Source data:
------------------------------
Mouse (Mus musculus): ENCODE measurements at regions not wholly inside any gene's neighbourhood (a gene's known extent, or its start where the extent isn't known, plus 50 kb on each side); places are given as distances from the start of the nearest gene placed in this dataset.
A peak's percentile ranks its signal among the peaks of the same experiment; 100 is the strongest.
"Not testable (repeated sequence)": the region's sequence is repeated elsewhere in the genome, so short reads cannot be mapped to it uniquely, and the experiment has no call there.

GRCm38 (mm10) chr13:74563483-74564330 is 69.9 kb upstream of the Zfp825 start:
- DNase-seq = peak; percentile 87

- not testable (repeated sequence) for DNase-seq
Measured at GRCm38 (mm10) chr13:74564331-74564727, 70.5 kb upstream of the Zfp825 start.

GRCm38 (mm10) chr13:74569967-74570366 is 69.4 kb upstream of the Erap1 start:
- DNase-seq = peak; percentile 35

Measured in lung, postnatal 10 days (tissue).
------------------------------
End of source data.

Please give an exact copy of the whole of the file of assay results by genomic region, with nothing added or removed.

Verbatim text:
Mouse (Mus musculus): ENCODE measurements at regions not wholly inside any gene's neighbourhood (a gene's known extent, or its start where the extent isn't known, plus 50 kb on each side); places are given as distances from the start of the nearest gene placed in this dataset.
A peak's percentile ranks its signal among the peaks of the same experiment; 100 is the strongest.
"Not testable (repeated sequence)": the region's sequence is repeated elsewhere in the genome, so short reads cannot be mapped to it uniquely, and the experiment has no call there.

GRCm38 (mm10) chr13:74563483-74564330 is 69.9 kb upstream of the Zfp825 start:
- DNase-seq = peak; percentile 87

- not testable (repeated sequence) for DNase-seq
Measured at GRCm38 (mm10) chr13:74564331-74564727, 70.5 kb upstream of the Zfp825 start.

GRCm38 (mm10) chr13:74569967-74570366 is 69.4 kb upstream of the Erap1 start:
- DNase-seq = peak; percentile 35

Measured in lung, postnatal 10 days (tissue).